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Jerome Foss Ph.D.

Professor, Political Science

Jerome Foss


  • Ph.D., MA, Baylor University
  • BA, University of Dallas
  • Courses

  • Benedictine Leadership Studies Senior Capstone
  • Catholic Political Thought
  • Classical Political Thought
  • Domestic Public Policy
  • Institutions
  • Principles of American Politics
  • Shakespeare as a Political Thinker
  • Expertise/Interests

    • American Political Thought
    • Catholic Political Thought
    • Literature and Politics
    • Political Philosophy

    About Jerome C. Foss

    Jerome C. Foss is Professor of Politics and the Endowed Director of the Saint Vincent Center for Catholic Thought and Culture.  Foss grew up in Colorado and Montana before going to Texas for college and graduate school.  He earned his bachelor’s degree at the University of Dallas in Politics and his master’s and doctorate at Baylor University in Political Science.  He has been at Saint Vincent since 2011. 

    As the Endowed Director of the Saint Vincent Center for Catholic Thought and Culture, Foss edits the in-house journal Conversatio, leads the Summer Institute in Rome, works with Dr. Michael Krom in leading the Benedictine Leadership Studies Program, organizes conferences, reading groups, panels, and speakers. In partnership with Fides et Ratio Seminars, Foss helps lead a week-long summer seminar. He also directs the interdisciplinary minor in Sanctity of Life. 

    Foss received the SGA Faculty award in 2021, the college’s prestigious Thoburn Award for excellence in teaching in 2021, and the college’s Projektenmacher Award for his work directing the Center for Catholic Thought and Culture in 2022. He serves on the Board of the Society for Catholic Social Scientists and is a Fellow of the Center for Political and Economic Thought.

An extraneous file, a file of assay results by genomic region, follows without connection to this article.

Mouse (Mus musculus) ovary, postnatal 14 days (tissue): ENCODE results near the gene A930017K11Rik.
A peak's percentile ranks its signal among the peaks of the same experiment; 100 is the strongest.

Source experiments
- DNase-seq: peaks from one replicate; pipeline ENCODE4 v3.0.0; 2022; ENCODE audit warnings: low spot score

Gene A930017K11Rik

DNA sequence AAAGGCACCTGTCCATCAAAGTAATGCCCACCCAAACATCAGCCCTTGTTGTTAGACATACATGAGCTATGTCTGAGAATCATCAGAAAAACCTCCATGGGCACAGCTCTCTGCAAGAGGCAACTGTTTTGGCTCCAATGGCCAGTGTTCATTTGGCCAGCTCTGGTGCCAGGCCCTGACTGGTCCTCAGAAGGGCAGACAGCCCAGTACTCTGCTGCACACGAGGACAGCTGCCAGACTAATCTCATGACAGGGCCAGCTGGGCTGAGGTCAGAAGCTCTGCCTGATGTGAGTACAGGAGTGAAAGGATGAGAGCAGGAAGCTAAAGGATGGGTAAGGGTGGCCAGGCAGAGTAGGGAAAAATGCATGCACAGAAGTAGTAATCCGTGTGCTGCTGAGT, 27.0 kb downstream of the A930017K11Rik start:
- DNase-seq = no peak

Foss has authored two books. Most recently his Flannery O’Connor and the Perils of Governing by Tenderness was published by Lexington Press as part of its Literature and Politics Series.  His earlier book is Constitutional Democracy and Judicial Supremacy: John Rawls and the Transformation of American Politics.



    “Republic Friendship and the Common Good,” Readings in American Government, Mary Nichols, David Nichols, and Kevin Burns, eds. (2022)
    “Reading Gregory’s Life of Saint Benedict,” Conversatio, Vol. 2 (2022)
    “It is Right and Just is Wrong on Justice and the American Founding,” The Catholic Social Science Review 27(2022).
    “The Moral Imagination in Flannery O’Connor and Russell Kirk,” The Political Science Reviewer 45. 2 (2021): 427-452. 
    “On Reading James Madison: Constitutional Republican or Democratic Theorist?” in Democracy and the History of Political Thought (Lanham: Lexington Books, 2021).
    “Orestes Brownson and the Liberal Tradition in America,” The Catholic Social Science Review 26 (2021): 77-87.
    “The Intellectual Affinity of Flannery O’Connor and Alexis de Tocqueville,” American Political Thought 9.2 (Spring 2020): 317-334.
    “Revisiting Shakespeare’s Timon of Athens with Leo Paul S. de Alvarez” Ramify (2019), 67-77.
    “The Contemplative Mentality in Flannery O’Connor’s ‘Good Country People,’” The Catholic Social Science Review 22 (2017): 237–247.
    “Madison, Lincoln, and Civic Education,” Expositions 10.1 (2016), 80–98.
    “Is Justice Possible Without God?” in John Rawls and Christian Social Engagement: Justice as Unfairness, Anthony B. Bradley and Greg Forster, eds. (Lanham: Lexington Books, 2015).
    “Economics and Political Thought,” in CQ Press Encyclopedia of Modern Political Thought, Gregory Claeys, ed. (2013).  
    “Friendship and Politics in No Country for Old MenGran Torino, and Up,” Anamnesis 2.2 (2013), 72-99.
    “Francisco Suárez, John Locke, and the Case for Toleration,” Perspectives in Political Science 42.2, (2013), 94-102.